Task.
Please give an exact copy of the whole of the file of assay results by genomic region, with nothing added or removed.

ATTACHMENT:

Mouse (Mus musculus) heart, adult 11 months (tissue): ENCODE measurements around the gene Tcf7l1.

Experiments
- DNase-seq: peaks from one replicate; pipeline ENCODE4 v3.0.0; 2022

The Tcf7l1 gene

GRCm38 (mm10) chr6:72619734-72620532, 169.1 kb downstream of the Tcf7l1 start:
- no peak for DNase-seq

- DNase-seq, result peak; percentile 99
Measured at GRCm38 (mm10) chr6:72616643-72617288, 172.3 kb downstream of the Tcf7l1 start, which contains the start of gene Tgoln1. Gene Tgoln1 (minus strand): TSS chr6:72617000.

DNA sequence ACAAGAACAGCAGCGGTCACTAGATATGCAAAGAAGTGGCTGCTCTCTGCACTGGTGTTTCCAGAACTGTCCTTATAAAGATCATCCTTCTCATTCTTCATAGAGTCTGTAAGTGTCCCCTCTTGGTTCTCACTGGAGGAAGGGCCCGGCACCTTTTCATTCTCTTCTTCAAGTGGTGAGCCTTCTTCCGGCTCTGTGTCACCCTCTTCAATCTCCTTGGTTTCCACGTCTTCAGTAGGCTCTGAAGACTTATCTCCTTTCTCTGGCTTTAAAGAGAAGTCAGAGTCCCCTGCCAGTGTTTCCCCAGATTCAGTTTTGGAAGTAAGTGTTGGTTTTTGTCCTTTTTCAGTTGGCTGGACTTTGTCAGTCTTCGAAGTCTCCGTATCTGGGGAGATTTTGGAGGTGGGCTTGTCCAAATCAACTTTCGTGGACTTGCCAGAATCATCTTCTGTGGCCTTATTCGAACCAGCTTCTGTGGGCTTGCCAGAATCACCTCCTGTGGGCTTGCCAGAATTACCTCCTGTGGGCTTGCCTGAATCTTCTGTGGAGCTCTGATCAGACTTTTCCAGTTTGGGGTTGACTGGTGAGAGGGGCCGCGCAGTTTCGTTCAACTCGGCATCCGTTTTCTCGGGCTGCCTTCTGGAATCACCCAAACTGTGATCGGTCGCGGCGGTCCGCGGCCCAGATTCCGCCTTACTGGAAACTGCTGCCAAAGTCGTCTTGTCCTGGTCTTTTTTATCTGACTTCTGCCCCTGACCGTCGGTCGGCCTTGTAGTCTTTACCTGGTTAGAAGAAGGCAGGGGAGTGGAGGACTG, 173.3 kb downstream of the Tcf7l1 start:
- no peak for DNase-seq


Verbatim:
Mouse (Mus musculus) heart, adult 11 months (tissue): ENCODE measurements around the gene Tcf7l1.

Experiments
- DNase-seq: peaks from one replicate; pipeline ENCODE4 v3.0.0; 2022

The Tcf7l1 gene

GRCm38 (mm10) chr6:72619734-72620532, 169.1 kb downstream of the Tcf7l1 start:
- no peak for DNase-seq

- DNase-seq, result peak; percentile 99
Measured at GRCm38 (mm10) chr6:72616643-72617288, 172.3 kb downstream of the Tcf7l1 start, which contains the start of gene Tgoln1. Gene Tgoln1 (minus strand): TSS chr6:72617000.

DNA sequence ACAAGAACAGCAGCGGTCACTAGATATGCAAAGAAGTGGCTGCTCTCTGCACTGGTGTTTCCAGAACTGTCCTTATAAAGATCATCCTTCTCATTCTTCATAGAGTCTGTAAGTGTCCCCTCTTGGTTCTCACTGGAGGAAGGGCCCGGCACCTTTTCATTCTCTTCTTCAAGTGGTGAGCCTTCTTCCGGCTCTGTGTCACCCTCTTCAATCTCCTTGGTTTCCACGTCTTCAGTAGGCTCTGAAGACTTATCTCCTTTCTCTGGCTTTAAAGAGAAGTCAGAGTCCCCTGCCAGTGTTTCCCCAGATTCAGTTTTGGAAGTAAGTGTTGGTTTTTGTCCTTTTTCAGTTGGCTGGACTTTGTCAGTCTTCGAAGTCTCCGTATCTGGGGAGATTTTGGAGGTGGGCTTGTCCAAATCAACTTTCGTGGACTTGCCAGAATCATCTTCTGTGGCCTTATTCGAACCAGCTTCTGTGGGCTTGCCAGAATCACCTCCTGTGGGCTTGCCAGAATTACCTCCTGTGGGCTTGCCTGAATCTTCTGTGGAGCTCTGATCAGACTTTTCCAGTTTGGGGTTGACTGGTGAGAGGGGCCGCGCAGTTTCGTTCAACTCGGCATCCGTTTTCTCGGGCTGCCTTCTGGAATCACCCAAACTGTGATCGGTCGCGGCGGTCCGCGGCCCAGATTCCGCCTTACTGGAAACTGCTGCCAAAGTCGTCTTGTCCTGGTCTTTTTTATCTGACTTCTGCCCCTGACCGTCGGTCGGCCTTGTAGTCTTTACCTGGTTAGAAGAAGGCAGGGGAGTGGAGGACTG, 173.3 kb downstream of the Tcf7l1 start:
- no peak for DNase-seq